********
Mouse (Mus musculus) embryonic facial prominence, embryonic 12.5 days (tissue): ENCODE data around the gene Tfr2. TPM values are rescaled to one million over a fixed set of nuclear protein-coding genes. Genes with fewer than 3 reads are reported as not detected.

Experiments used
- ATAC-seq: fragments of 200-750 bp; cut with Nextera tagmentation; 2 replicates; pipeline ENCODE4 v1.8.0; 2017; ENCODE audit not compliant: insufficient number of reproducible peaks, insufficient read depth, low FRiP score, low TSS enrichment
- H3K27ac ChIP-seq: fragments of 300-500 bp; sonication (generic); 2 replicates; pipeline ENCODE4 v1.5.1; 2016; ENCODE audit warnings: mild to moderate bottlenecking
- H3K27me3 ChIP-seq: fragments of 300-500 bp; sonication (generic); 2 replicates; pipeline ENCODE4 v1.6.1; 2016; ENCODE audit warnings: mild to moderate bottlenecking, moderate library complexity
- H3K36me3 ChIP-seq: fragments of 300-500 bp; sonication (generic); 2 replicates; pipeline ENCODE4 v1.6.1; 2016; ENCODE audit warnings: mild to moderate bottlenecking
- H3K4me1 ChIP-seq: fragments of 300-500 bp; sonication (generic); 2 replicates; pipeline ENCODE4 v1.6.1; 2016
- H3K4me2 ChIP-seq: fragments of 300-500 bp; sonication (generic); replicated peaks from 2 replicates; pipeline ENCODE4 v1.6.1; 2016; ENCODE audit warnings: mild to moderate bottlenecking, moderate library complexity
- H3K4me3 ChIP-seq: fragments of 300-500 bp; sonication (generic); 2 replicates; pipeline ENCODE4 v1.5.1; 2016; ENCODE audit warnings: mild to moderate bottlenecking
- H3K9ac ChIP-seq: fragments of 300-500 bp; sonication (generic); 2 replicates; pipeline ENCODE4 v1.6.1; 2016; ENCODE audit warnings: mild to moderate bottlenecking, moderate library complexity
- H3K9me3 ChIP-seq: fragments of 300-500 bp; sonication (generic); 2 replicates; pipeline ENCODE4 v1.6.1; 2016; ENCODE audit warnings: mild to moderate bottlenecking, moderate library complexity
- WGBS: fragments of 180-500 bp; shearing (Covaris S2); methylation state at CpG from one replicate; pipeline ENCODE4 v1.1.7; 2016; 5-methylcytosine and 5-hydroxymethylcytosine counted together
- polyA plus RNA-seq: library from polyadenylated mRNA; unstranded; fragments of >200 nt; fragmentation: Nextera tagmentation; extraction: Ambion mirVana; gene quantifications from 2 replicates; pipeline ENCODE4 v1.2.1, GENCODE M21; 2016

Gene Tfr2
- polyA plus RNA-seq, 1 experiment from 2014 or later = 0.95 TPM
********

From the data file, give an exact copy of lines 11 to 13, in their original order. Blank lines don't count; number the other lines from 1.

- H3K9me3 ChIP-seq: fragments of 300-500 bp; sonication (generic); 2 replicates; pipeline ENCODE4 v1.6.1; 2016; ENCODE audit warnings: mild to moderate bottlenecking, moderate library complexity
- WGBS: fragments of 180-500 bp; shearing (Covaris S2); methylation state at CpG from one replicate; pipeline ENCODE4 v1.1.7; 2016; 5-methylcytosine and 5-hydroxymethylcytosine counted together
- polyA plus RNA-seq: library from polyadenylated mRNA; unstranded; fragments of >200 nt; fragmentation: Nextera tagmentation; extraction: Ambion mirVana; gene quantifications from 2 replicates; pipeline ENCODE4 v1.2.1, GENCODE M21; 2016